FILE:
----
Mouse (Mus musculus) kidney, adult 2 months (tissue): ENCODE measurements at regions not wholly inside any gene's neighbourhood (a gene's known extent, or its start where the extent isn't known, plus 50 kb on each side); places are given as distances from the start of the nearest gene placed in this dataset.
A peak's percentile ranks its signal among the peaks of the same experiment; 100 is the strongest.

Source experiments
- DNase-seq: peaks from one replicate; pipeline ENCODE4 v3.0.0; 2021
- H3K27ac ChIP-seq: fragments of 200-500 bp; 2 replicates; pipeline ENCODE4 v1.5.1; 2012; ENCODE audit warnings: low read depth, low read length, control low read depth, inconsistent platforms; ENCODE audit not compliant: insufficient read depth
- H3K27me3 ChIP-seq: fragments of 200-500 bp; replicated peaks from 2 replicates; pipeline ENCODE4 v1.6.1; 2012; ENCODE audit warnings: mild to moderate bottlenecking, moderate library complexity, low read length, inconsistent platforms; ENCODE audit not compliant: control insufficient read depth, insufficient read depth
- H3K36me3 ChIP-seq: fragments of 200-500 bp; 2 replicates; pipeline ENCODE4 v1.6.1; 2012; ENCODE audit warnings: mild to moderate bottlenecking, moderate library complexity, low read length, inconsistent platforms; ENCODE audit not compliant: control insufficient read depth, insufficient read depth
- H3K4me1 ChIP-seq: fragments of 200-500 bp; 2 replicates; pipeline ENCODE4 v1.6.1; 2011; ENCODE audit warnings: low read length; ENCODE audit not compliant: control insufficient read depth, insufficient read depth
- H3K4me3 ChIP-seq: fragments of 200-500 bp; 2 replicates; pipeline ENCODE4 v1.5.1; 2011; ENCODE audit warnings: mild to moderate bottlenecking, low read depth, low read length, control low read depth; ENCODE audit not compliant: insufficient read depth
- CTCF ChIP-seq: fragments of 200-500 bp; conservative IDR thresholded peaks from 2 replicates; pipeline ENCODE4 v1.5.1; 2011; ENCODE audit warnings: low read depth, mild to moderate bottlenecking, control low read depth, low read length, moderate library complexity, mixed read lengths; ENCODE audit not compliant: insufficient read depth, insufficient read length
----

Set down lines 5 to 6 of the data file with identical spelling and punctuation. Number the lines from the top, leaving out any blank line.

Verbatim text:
- H3K27ac ChIP-seq: fragments of 200-500 bp; 2 replicates; pipeline ENCODE4 v1.5.1; 2012; ENCODE audit warnings: low read depth, low read length, control low read depth, inconsistent platforms; ENCODE audit not compliant: insufficient read depth
- H3K27me3 ChIP-seq: fragments of 200-500 bp; replicated peaks from 2 replicates; pipeline ENCODE4 v1.6.1; 2012; ENCODE audit warnings: mild to moderate bottlenecking, moderate library complexity, low read length, inconsistent platforms; ENCODE audit not compliant: control insufficient read depth, insufficient read depth